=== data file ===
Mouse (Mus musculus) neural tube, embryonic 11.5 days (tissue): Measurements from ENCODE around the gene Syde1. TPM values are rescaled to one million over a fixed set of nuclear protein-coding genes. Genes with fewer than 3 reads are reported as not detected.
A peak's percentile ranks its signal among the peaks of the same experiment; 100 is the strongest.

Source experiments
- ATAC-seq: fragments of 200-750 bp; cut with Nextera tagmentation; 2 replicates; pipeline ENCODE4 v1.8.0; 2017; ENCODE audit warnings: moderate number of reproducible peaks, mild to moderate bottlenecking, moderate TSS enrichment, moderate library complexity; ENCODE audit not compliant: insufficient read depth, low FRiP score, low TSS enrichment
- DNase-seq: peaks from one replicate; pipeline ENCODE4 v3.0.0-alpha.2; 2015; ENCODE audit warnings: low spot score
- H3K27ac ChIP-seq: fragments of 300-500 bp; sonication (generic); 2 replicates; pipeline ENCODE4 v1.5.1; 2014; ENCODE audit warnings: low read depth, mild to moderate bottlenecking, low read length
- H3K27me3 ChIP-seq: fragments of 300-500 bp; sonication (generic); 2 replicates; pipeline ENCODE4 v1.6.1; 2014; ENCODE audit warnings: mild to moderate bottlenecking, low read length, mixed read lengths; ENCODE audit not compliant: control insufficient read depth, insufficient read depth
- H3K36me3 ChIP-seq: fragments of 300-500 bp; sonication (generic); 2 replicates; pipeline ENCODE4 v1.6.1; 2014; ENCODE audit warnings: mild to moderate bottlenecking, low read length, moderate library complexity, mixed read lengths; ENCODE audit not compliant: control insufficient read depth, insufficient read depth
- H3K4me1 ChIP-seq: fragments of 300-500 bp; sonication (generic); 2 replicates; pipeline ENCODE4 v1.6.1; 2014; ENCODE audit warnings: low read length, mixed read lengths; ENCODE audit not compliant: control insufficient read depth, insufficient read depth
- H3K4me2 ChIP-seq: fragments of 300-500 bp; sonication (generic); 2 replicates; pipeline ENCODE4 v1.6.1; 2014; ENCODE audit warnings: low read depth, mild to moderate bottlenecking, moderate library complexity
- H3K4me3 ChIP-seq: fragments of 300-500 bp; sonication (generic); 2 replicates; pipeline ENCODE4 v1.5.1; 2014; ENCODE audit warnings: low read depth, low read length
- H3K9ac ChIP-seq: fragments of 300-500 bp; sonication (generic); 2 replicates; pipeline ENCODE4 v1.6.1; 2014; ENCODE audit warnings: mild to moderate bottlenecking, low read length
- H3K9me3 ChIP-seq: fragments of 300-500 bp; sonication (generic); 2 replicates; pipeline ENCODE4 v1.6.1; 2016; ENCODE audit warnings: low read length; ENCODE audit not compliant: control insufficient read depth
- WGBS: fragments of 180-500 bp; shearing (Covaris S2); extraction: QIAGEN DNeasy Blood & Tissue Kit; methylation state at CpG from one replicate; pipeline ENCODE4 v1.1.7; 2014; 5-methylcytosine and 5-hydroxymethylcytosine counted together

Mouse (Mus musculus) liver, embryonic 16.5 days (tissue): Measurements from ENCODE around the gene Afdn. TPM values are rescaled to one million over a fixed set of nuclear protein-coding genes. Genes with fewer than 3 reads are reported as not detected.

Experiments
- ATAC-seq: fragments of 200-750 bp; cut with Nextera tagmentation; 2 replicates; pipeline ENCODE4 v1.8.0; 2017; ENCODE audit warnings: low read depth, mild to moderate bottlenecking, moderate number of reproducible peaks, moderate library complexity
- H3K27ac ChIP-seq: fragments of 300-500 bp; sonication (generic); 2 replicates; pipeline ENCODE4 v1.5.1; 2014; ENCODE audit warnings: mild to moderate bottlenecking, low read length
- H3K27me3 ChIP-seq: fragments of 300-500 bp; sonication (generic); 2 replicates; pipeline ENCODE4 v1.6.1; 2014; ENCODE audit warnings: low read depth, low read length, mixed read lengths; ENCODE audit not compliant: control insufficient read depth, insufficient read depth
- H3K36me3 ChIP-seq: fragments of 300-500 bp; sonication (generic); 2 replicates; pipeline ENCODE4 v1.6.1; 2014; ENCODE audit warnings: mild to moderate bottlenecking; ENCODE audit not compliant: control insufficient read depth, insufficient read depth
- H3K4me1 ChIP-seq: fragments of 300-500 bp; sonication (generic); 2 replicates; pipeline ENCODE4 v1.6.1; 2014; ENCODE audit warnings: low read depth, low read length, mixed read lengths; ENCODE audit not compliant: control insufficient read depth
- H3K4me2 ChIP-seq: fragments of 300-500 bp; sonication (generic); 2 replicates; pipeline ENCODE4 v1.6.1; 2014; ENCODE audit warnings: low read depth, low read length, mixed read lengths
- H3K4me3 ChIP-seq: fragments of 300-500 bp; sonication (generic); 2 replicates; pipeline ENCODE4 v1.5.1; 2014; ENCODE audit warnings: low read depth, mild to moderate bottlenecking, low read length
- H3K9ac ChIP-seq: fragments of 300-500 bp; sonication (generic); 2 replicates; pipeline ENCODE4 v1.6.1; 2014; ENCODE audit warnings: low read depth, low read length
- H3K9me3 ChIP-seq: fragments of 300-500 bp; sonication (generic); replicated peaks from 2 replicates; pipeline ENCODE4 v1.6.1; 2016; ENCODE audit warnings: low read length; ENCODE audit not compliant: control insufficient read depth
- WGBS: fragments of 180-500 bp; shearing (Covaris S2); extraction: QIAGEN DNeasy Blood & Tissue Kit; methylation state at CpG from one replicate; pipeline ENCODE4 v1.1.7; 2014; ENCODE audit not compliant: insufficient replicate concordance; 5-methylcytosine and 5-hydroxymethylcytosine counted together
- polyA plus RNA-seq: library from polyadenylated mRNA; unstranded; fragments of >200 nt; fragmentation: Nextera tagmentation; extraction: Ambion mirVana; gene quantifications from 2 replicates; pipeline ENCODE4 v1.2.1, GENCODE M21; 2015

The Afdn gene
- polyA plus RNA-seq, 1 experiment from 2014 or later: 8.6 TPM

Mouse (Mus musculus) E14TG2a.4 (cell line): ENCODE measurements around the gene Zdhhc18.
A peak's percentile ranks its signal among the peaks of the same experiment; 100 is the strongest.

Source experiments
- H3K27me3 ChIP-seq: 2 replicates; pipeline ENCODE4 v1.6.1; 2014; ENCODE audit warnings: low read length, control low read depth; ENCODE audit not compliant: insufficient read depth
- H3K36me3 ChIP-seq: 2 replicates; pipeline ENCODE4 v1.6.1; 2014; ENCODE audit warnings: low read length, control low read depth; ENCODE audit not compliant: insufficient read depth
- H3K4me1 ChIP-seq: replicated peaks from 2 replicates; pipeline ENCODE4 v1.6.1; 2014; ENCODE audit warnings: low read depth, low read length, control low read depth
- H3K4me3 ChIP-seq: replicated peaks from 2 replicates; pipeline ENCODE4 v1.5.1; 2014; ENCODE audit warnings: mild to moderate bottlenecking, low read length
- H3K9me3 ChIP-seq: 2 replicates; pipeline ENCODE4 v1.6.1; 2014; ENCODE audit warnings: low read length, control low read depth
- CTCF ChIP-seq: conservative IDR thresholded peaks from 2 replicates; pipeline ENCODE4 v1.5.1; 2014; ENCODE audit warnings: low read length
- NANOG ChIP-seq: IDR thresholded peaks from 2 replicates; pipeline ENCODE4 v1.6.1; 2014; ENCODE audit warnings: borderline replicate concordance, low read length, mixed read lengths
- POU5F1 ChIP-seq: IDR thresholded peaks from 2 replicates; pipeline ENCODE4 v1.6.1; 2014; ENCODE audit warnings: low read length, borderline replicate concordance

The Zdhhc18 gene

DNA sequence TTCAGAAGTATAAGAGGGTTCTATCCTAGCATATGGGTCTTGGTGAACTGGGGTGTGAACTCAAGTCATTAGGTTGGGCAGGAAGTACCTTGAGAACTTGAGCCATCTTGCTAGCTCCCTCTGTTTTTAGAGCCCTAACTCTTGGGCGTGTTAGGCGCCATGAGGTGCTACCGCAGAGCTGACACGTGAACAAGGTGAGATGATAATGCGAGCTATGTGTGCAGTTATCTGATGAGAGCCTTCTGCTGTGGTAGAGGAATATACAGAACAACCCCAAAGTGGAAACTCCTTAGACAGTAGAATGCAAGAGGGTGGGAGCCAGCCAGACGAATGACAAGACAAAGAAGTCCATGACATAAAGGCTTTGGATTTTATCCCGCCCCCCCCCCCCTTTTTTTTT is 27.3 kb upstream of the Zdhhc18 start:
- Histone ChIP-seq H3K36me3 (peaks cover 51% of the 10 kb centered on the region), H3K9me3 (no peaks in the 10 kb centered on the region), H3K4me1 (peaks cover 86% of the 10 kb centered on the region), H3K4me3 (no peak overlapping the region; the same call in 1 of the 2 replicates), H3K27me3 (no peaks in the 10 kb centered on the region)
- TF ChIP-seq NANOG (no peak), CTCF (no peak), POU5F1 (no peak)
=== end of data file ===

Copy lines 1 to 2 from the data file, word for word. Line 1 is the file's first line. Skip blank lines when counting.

Mouse (Mus musculus) neural tube, embryonic 11.5 days (tissue): Measurements from ENCODE around the gene Syde1. TPM values are rescaled to one million over a fixed set of nuclear protein-coding genes. Genes with fewer than 3 reads are reported as not detected.
A peak's percentile ranks its signal among the peaks of the same experiment; 100 is the strongest.